It is becoming increasingly hard to deny that values play a role in scientific practice—specifically non-epistemic, non-cognitive, or contextual values, e.g., moral, political, social, aesthetic and aesthetic values. I will focus on the testing phase, where theories are compared with evidence and certified (or not) as knowledge, as this is the most central arena for discussion value-free vs. value-laden science. Traditionally, philosophers of science have accepted a role for values in practice because it could be ghettoized into the “context of discovery,” while the “context of justification” could be treated as epistemically pure. Once we turn from the logical context of justification to the actual context of certification in practice, to the testing of hypotheses within concrete inquiries conducted by particular scientists, we can no longer ignore the role of value-judgments.
There are two main arguments in the literature for this claim: the inductive risk argument and an argument based on the underdetermination of theory by evidence that I will call “the gap argument” (Intemann, 2005). While both of these arguments have been historically very important and have successfully established important roles for values in science, they share a flawed assumption, the lexical priority of evidence over values. There are several problems with this assumption, one of which is that its plausibility is closely related to the value-free ideal of science: the best science would be one where we were guided only by considerations of evidence. Wherever this is possible, we should prefer value-free science. However, this situation may be rare or impossible, and so we must allow value-judgments to play a role where the evidence leaves some uncertainty. The lexical priority assumption leads to a tension because it continues to recognize the normative weight of the value-free ideal of science. While these arguments have allowed their proponents to construct value-laden ideals of science that preserve some version of the objectivity of science, that alternative is rendered unstable by the lexical priority assumption. They may be taken as insisting that the value-free ideal is the real ideal; in circumstances where it is impossible to satisfy, we have to settle for a pragmatic compromise that is as close as possible.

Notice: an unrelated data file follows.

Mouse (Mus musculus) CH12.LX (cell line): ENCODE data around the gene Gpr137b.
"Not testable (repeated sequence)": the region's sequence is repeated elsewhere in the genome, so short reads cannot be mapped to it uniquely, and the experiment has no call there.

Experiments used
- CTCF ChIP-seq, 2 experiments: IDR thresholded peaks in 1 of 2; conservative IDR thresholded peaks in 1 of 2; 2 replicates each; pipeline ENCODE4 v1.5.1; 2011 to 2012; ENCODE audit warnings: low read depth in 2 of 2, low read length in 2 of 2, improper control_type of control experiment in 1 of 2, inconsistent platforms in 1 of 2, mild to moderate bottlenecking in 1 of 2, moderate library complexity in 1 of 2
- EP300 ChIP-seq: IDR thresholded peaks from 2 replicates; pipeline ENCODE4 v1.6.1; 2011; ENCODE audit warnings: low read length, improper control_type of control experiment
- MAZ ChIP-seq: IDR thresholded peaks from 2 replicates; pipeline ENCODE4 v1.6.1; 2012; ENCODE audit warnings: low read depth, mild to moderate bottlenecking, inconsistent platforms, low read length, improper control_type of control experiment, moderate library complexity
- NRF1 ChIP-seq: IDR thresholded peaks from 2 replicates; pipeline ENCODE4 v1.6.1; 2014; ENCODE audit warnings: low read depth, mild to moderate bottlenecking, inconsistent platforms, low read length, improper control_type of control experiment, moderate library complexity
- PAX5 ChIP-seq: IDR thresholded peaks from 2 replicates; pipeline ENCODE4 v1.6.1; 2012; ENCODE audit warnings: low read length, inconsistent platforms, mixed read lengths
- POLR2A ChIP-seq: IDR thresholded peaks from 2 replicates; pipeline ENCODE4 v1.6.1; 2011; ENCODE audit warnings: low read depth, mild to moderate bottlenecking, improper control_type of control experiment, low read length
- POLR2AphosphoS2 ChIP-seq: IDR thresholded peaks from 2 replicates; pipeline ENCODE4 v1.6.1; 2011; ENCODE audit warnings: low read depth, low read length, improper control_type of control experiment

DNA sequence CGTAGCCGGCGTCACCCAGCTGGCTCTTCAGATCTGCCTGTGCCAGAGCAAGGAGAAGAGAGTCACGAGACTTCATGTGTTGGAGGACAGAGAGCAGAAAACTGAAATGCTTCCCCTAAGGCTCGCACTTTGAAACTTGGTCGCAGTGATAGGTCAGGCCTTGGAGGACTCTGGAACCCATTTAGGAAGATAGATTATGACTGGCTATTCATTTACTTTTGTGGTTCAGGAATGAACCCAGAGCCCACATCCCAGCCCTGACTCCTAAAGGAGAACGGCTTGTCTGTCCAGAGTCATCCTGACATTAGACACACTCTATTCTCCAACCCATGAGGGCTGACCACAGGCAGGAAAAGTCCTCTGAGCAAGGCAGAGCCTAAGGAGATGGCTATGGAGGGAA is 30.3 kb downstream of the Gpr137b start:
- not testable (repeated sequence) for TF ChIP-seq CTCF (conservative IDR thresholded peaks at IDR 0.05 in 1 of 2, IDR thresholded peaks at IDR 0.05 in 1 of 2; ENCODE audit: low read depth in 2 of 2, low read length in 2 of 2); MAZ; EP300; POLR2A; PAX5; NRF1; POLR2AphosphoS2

This is taken from the introduction of a paper I'm working on, and I'm trying to work out how precisely to express this worry and whether the worry seems like a real worry. I'd appreciate hearing your thoughts.